We forged on through the woods for another 1/3 mile before the trees began to thin out and vegetation was sparse. It was about this time we passed a large thermal feature that was surrounded by bear, moose, elk, and deer tracks. But the only animals we actually saw in the forest were a couple of chirping chipmunks and a mule deer.
Descending to the Grand Canyon of Yellowstone
The terrain for the rest of the out trail is night and day compared to the walk in the woods. For the next 2 miles, we descended approximately 1,200 feet through a series of narrow switchbacks on the loose gravel of the steep canyon wall. By this time, the trees had virtually disappeared, and the hot sun was beating down. About half-way down the hill, we came across several active and dormant hot springs. Take care when walking through this area, the hotspots will burn you and the ground sounded hollow beneath us.
As we got closer to the Yellowstone river, the trail became less and less defined. We lost it a couple times on the way down and back up. What saved us was finding shoe prints of the hikers before us. But we finally reached the banks of the raging river. As I posed for a picture next to the river, a burst of steam from a tiny hotspot erupted at my feet! I did not even know it was there until I felt the extreme heat on my ankle. So again, be super careful in this area.
We took a well-deserved break in the only shady spot available near the river. We ate snacks, drank water, and took in the raw beauty at the base of the Grand Canyon of Yellowstone. In truth, we were procrastinating the hike back up the canyon walls.
The Toughest Part of the Seven Mile Hole Trail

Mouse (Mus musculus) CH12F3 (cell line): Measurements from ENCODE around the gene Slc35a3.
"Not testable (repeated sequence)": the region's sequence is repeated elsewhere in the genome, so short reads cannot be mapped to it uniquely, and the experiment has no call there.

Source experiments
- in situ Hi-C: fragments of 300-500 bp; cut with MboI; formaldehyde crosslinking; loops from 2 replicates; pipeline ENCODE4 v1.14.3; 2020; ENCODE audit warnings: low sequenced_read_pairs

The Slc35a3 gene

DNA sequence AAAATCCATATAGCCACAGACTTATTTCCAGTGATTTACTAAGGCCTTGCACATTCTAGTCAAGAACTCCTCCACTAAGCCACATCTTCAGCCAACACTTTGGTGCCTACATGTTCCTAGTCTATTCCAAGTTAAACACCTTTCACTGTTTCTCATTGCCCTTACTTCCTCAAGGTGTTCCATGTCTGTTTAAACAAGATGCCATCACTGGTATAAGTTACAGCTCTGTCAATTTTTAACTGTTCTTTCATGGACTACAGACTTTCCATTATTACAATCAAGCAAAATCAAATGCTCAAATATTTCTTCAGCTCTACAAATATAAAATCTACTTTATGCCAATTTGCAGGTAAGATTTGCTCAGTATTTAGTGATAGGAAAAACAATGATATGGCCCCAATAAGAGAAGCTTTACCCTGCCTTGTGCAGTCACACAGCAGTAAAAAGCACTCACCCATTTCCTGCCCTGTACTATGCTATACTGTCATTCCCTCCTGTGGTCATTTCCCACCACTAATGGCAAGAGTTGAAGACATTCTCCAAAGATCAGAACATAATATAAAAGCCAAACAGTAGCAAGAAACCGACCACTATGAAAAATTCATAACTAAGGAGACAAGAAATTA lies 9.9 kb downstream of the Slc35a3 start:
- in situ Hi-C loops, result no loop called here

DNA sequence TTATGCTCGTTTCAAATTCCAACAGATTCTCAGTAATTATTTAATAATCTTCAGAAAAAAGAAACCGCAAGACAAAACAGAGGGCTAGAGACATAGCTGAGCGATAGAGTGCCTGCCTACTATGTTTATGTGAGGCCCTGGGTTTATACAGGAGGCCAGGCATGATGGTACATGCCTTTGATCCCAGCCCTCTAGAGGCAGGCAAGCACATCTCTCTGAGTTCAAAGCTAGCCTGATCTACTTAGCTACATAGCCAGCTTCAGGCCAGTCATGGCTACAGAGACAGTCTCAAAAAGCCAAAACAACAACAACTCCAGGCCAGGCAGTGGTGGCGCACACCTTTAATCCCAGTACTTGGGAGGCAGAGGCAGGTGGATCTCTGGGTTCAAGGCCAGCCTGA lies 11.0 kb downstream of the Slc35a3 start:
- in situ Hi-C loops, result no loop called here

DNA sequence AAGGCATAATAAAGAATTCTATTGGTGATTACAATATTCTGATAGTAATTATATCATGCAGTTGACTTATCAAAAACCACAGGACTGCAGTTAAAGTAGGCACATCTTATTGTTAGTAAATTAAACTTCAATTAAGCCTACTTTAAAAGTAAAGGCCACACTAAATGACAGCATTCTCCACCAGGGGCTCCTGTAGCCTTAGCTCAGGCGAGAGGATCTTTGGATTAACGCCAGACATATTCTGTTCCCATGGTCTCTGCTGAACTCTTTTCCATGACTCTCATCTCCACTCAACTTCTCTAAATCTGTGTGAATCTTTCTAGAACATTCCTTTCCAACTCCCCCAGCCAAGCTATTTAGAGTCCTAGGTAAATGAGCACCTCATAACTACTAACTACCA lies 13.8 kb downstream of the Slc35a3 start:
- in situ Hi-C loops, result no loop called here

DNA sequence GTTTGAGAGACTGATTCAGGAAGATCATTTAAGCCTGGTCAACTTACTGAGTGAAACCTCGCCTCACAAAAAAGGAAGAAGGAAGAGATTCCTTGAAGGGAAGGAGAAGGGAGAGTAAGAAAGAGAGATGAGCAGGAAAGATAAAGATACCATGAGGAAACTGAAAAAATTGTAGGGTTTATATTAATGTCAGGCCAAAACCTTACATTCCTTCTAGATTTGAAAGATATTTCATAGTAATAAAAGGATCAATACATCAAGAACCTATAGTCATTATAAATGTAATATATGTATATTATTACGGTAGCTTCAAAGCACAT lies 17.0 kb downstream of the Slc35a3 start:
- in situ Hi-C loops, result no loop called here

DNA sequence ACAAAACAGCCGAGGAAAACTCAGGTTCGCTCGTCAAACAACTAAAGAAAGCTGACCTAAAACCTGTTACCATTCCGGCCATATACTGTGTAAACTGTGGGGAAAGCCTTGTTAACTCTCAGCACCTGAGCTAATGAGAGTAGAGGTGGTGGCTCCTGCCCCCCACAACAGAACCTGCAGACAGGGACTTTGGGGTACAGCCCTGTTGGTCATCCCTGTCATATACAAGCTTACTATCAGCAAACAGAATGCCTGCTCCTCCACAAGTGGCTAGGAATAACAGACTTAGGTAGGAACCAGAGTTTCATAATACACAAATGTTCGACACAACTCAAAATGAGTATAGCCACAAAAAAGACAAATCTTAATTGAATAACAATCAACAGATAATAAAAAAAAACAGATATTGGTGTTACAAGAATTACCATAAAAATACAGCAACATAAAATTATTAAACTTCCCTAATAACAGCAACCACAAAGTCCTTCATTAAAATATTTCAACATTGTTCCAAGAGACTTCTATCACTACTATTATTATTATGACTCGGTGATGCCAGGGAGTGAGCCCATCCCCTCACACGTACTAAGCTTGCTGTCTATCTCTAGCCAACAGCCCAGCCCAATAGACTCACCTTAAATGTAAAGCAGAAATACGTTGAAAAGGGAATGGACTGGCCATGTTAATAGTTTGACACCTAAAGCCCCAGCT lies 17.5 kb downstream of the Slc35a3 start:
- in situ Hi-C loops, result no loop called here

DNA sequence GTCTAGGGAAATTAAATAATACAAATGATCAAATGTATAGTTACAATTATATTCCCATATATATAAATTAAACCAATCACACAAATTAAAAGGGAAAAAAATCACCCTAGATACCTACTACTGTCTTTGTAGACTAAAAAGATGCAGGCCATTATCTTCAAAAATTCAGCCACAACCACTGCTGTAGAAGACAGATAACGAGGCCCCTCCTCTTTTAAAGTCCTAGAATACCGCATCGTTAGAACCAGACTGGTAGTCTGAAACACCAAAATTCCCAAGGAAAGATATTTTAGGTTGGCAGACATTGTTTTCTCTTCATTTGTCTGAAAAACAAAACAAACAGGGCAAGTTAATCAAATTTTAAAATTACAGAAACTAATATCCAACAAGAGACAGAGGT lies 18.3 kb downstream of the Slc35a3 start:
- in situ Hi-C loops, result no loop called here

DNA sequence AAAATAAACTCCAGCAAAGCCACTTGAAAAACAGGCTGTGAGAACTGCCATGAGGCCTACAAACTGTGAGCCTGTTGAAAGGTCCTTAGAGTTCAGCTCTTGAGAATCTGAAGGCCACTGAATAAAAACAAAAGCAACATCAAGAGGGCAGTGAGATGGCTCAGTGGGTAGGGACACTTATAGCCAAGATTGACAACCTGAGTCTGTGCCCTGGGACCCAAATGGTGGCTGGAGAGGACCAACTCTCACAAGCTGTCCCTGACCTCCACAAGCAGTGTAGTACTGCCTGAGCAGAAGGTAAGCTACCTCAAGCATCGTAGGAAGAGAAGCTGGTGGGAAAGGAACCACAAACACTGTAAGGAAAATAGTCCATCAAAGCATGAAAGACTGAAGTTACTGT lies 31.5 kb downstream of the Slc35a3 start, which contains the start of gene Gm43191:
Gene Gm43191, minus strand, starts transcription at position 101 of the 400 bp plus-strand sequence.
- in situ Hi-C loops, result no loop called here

Now it was time to pay the piper with the 2-mile, 1,200-foot ascent to escape the canyon. There were times during these 2 miles that I regretted doing this hike. At one point, I told my brother if I had cell service, I would call a helicopter to pick us up. (Just me being overly dramatic again.) In all seriousness, this part of the hike was tough. I took my time with several breaks and drank lots of water to get me through. If you get to this point and struggle like I did, remember to just put one foot in front of the other. You will get there.
Once at the top of the canyon walls, the rest of the walk was easier. The elevation gains were relatively minor in comparison, and the shady trees gave us a break from the hot sun. Even though we did not see the mighty Grizzly, this hike was an adventure from the moment we passed Glacial Boulder until we unstrapped our backpacks in the parking area.
Round Out Your Day
While the Seven Mile Hole Trail was rewarding and I am so glad I did it, I was physically and mentally exhausted. So I took a nap and then insisted on easy hikes for the remainder of the day. Driving along the south rim for views of Upper and Lower Yellowstone Falls, viewing mud pots at the Mud Volcano area, and watching for wildlife at Hayden Valley was the perfect end to the perfect Yellowstone day hike. Check out this list of other easy Yellowstone hiking options to round out your day.
About the author:
Krystal Patrick is a part-time travel blogger who works full-time in the oil and gas industry to support her travel addiction. She blogs about all types of travels: outdoor adventures, water adventures, and urban adventures and specializes in detailed itineraries. Learn more about Krystal and her travels at krystalcleartrekking.com.